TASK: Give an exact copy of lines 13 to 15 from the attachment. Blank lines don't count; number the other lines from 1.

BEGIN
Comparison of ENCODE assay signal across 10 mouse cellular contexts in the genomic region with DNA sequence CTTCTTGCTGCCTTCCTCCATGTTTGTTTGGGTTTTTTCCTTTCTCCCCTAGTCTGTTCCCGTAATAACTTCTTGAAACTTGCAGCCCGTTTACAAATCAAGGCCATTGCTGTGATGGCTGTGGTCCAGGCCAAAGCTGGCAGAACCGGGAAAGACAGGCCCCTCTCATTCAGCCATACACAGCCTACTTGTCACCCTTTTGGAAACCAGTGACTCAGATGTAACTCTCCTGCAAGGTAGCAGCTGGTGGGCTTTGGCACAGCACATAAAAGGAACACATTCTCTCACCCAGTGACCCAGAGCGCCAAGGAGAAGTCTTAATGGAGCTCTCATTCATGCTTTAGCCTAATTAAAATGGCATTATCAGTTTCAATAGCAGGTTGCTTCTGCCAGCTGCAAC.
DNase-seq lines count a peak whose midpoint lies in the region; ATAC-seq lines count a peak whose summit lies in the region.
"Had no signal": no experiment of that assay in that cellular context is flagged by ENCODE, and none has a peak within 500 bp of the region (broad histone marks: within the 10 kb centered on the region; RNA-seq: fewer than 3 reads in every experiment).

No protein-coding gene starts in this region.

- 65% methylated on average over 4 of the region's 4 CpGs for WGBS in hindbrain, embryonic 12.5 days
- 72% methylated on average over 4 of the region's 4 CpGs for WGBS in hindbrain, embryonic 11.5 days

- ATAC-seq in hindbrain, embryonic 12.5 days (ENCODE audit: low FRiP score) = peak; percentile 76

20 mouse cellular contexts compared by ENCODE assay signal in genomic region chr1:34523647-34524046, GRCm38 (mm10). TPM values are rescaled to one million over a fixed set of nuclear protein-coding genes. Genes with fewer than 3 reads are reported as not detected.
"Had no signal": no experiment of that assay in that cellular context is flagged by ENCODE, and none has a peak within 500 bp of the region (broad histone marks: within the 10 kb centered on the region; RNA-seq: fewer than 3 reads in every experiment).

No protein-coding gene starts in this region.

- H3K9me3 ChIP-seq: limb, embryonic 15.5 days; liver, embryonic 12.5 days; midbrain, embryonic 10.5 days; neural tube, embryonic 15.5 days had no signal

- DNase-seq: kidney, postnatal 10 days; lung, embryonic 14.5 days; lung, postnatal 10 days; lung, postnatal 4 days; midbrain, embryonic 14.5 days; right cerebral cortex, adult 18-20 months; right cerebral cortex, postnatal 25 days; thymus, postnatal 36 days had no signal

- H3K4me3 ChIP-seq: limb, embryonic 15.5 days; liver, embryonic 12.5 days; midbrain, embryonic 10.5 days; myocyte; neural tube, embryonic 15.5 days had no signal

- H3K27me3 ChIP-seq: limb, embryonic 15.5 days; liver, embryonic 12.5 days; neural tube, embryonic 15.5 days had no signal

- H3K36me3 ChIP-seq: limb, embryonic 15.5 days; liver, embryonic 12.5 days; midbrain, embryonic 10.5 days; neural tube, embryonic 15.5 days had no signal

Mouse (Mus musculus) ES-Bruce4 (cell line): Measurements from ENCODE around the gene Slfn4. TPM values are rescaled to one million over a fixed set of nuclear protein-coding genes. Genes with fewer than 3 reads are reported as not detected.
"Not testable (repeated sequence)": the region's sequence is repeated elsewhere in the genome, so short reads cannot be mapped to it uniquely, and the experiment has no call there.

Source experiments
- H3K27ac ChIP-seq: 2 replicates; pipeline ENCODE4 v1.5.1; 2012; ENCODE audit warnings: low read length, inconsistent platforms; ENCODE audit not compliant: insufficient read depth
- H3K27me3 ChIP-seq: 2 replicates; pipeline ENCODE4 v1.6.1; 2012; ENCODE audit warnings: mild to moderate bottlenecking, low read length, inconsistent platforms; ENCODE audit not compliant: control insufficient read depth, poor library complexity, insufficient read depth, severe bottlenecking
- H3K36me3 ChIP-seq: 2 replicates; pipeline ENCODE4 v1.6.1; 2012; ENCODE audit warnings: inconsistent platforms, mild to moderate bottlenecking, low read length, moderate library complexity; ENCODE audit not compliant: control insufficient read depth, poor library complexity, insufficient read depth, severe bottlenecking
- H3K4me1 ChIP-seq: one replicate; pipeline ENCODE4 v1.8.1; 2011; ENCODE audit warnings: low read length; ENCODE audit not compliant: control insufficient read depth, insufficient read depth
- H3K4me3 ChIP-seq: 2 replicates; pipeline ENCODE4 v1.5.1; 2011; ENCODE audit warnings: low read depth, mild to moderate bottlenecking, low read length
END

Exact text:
- H3K4me3 ChIP-seq: limb, embryonic 15.5 days; liver, embryonic 12.5 days; midbrain, embryonic 10.5 days; myocyte; neural tube, embryonic 15.5 days had no signal

- H3K27me3 ChIP-seq: limb, embryonic 15.5 days; liver, embryonic 12.5 days; neural tube, embryonic 15.5 days had no signal

- H3K36me3 ChIP-seq: limb, embryonic 15.5 days; liver, embryonic 12.5 days; midbrain, embryonic 10.5 days; neural tube, embryonic 15.5 days had no signal